Postman put parcel in South Walsham wheelie-bin

Jigsaw fanatic Janet Grantham waited expectantly for several weeks for her latest challenge to arrive by post.

But the retired teacher has now been left trying to piece together the puzzle of why the postman decided to leave her parcel in her rubbish bin –only for it to be emptied by refuse collectors.

Mrs Grantham, 74, of Panxworth Road, South Walsham, reflected on the fact that there was not even the small consolation that it had been disposed of correctly – because the recyclable cardboard puzzle had been placed in her waste bin.

The retired teacher had sent off to a national newspaper for the puzzle, a colourful scene of British birds, and knew it was on its way after ringing to check last week.

She said: 'I was away at the weekend and when I arrived home on Tuesday afternoon I found a note from the postman among my mail saying 'parcel in wheelie bin, thanks'.

'When I went to check the bin there was nothing in it as it had been emptied earlier that day.'

Stressing that it was not her normal postman who was 'very reliable', she questioned the need to put a parcel in the bin.

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'I have got neighbours on every side, all of whom would be happy to take in a parcel, or it could have been left at the village post office for me to pick up,' she said.

'I did not go away until 11am on Saturday and it must have been delivered that afternoon, although the postman got the date wrong on his note, implying it was on Friday.' Mrs Grantham, who used to teach at Thorpe House School for Girls, said she had handed in a letter of complaint to the sorting office in Acle and the woman on the counter had expressed amazement that any postman would leave a parcel in a bin. Still awaiting feedback from Royal Mail, Mrs Grantham said: 'It is all the more annoying because when I rang the newspaper about a replacement puzzle, I was told there were no more left.'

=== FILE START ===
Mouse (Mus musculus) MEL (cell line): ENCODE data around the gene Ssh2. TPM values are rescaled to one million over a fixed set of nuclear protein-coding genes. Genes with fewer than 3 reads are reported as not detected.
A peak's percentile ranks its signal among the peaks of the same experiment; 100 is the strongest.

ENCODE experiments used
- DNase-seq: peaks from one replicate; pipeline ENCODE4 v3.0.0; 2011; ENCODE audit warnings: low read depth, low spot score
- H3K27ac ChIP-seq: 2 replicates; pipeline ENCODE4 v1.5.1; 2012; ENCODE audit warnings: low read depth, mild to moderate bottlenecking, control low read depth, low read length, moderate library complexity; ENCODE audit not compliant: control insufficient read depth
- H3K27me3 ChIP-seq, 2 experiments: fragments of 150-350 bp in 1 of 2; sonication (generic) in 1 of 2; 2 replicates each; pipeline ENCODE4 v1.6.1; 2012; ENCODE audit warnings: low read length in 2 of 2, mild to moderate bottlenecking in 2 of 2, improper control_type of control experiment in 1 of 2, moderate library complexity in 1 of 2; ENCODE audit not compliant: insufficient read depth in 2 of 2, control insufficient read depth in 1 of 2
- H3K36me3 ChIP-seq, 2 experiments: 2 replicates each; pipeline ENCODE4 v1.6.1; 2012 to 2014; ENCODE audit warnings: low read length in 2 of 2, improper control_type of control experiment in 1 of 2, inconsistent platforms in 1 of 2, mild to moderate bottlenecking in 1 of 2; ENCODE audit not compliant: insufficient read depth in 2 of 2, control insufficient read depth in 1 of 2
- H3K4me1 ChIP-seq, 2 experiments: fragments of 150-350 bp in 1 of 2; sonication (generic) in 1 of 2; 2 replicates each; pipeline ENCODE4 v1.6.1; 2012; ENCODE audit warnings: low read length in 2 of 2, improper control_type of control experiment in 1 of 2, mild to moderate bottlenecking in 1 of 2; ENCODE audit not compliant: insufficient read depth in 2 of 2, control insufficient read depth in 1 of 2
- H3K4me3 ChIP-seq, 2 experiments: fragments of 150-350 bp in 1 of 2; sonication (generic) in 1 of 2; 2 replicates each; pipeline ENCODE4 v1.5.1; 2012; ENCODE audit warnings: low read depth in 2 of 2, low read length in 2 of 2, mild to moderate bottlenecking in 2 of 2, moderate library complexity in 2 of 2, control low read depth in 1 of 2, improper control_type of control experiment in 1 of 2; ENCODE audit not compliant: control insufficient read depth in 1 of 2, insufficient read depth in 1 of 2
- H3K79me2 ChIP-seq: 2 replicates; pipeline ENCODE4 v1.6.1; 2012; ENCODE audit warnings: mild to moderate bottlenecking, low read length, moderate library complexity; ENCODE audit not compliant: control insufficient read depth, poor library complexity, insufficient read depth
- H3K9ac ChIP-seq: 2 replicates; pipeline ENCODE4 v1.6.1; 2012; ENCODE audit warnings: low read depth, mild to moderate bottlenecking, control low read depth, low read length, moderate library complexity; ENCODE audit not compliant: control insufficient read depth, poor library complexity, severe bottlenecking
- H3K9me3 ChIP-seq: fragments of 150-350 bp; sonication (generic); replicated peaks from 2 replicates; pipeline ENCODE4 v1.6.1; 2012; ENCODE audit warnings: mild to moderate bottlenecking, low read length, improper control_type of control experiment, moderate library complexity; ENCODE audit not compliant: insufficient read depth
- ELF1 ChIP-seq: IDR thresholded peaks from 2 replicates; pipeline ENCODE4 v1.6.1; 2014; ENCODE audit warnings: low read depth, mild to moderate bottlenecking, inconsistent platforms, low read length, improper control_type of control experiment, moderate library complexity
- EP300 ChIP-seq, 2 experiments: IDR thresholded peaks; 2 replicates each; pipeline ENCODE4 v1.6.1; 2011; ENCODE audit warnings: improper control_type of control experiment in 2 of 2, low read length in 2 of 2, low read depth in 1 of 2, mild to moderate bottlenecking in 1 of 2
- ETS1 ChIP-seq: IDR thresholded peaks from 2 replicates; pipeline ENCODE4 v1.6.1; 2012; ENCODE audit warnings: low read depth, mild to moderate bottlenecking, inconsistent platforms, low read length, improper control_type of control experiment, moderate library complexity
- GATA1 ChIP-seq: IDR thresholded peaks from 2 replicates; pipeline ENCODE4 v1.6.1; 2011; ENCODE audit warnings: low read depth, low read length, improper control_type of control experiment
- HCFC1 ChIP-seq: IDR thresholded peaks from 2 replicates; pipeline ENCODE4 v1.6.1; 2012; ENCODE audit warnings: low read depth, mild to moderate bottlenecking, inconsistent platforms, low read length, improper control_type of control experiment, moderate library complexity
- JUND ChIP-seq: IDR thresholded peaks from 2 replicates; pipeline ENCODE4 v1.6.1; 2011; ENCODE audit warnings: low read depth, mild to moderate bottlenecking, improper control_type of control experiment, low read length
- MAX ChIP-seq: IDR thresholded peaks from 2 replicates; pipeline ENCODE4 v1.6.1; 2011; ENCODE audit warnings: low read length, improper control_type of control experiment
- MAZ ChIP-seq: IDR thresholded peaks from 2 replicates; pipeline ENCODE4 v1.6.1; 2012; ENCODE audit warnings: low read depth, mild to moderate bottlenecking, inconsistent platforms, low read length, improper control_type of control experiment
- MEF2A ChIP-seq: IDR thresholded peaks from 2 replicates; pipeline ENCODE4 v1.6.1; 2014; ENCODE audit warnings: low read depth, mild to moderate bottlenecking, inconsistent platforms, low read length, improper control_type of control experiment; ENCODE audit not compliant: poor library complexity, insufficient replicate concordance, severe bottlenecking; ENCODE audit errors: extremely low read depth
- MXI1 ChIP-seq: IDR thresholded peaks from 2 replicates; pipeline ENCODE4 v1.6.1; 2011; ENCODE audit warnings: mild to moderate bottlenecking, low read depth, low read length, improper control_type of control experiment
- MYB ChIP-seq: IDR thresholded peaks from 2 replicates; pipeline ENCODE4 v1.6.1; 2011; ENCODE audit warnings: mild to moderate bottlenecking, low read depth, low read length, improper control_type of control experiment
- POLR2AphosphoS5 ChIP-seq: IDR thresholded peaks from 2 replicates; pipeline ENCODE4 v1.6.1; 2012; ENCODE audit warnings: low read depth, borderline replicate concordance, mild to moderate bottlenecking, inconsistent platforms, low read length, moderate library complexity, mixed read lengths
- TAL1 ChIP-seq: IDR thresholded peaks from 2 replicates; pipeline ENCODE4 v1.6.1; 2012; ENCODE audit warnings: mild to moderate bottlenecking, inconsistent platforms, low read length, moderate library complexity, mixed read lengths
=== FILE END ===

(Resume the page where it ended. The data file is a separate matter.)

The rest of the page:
Mrs Grantham's disappointment is a virtual repeat of a case in Bungay three years ago when Caroline Norton lost a complete set of tapes for the cult political series The West Wing the same way – and was initially only offered a book of first class stamps by Royal Mail as an apology.

A Royal Mail spokesman said: 'We would like to apologise to Mrs Grantham for the correct delivery procedures not being carried out when an attempt was made to deliver her package.

'A 'Sorry, you were out' card should have been posted through the door informing her that the package had been returned to the local delivery office and listing various options available to her to retrieve it.

'Our staff are always reminded of the appropriate action to take if a customer is unavailable to accept a delivery.

'Our customer service team are looking into the incident.'

Wartime postcard took 94 years to arrive – see page 10.

Comment – page 14

stephen.pullinger@archant.co.uk